The AELP launched a very ambitious four-day online program for its national conference last week, sponsored by Learning Curve Group and NOCN, and from comments so far it looks like it’s been going very well. .
All of our speakers without exception made really important contributions and I have greatly appreciated the contribution of all of our sponsors, speakers, panelists, workshop presenters and session facilitators.
President of the AELP Martin Dunford
In his opening speech, AELP President Martin Dunford spoke about the Skills Bill and noted that the government’s goals have not changed much over the past 20 years.
Social inclusion has always been in the mix in one way or another, but now is the time for this government to take it seriously.
He pointed out, which was echoed by others during the week, that ITPs are at the forefront of all programs (not just apprenticeships) that advance social mobility. Our vice-president Nicki Hay later referred to the ITPs as “infantry”, which seemed very apt.
Minister of Skills Gillian Keegan
Skills Minister Gillian Keegan in her speech rightly paid tribute to the hard work of providers during the pandemic, and also supported our view that the tax should not be used for anything other than the learning. It was also heartening to hear Robert Halfon, chairman of the Education Select Committee, express his clear support for the idea of subsidizing apprentice wages, which Shadow Minister Toby Perkins had also supported the day before, and who, although sure, has been a strong AELP position for some. time.
Perhaps less impressive, Minister Keegan would not accept the widely held view that the White Paper paid too little attention to learning at lower levels, preferring instead to wait for the outcome of the Level 3 consultation and inferior. It was also interesting that she didn’t say much about the Local Skills Improvement Plans (LSIPs), and it revealed that when asked a simple question twice about whether the funding would go through the LSIPs, she would not give a clear answer. We hope that his ministerial colleague of the Lords will be more open during the debates on the Skills Bill.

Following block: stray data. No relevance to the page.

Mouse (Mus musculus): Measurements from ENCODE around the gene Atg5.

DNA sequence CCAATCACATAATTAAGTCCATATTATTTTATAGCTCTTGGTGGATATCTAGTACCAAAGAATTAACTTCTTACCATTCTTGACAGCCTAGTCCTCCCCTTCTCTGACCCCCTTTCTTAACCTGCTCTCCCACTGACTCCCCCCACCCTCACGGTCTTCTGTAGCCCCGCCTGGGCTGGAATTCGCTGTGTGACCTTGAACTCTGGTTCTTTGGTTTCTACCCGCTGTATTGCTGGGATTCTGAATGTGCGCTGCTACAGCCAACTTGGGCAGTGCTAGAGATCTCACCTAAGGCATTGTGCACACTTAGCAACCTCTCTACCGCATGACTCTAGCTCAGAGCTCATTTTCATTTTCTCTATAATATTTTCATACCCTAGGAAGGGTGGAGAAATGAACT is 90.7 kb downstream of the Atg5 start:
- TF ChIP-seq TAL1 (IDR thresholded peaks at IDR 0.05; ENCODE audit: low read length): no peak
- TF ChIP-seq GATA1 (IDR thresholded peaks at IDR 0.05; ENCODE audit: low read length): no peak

During my panel discussion with Sally Dicketts and Sue Pember, Sue (as a former senior government official) observed that she had seen a few planning initiatives in her time – none had really worked and she didn’t was not really convinced that PSLs would be any different. .
If only the LSIPs were only advisory bodies on local skill needs, as the AELP fears that the central government will start funneling large sums of money through them despite the government’s commitment in the white paper. to simplify the myriad of adult fundraising jars.
On the Skills Bill as a whole, the AELP briefed its peers ahead of the second reading debate in the Lords on the 15th.
Our main concerns are:
- The proposed local skills improvement plans
- The “list of approved service providers” and
- The lack of measures to enforce the Baker clause.